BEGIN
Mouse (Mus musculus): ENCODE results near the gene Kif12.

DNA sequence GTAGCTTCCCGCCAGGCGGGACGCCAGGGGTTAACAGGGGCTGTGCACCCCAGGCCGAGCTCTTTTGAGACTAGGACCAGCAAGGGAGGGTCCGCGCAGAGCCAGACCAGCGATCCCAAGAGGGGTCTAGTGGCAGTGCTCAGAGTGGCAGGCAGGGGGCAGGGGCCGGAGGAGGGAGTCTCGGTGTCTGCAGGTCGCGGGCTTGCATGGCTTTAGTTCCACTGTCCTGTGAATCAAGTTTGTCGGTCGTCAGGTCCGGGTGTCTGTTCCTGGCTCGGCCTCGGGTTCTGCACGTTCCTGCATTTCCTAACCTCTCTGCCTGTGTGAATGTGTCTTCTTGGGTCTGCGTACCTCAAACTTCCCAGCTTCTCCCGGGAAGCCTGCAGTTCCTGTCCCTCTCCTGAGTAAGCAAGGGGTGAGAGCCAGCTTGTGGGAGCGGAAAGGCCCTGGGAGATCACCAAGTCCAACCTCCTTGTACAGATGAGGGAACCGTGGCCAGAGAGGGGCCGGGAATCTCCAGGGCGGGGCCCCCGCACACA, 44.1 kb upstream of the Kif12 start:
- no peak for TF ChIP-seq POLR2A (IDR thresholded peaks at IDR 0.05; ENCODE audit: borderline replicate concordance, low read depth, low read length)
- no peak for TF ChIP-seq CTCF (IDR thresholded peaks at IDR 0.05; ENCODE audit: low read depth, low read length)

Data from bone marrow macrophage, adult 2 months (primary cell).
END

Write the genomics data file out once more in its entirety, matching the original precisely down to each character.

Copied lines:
Mouse (Mus musculus): ENCODE results near the gene Kif12.

DNA sequence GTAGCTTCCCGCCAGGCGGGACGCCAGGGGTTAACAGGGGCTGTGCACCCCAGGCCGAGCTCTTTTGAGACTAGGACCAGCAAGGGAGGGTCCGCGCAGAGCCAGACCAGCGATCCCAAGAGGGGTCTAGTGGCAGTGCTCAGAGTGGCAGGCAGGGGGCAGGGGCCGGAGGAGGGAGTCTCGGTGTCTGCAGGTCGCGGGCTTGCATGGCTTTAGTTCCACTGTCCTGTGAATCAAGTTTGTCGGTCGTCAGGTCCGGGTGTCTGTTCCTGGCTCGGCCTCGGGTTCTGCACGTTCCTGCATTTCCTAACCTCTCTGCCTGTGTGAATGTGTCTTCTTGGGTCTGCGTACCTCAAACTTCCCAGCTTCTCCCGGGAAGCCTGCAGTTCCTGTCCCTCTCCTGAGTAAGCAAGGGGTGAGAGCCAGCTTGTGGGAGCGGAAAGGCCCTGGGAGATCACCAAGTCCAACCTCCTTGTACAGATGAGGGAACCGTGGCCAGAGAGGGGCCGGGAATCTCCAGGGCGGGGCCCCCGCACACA, 44.1 kb upstream of the Kif12 start:
- no peak for TF ChIP-seq POLR2A (IDR thresholded peaks at IDR 0.05; ENCODE audit: borderline replicate concordance, low read depth, low read length)
- no peak for TF ChIP-seq CTCF (IDR thresholded peaks at IDR 0.05; ENCODE audit: low read depth, low read length)

Data from bone marrow macrophage, adult 2 months (primary cell).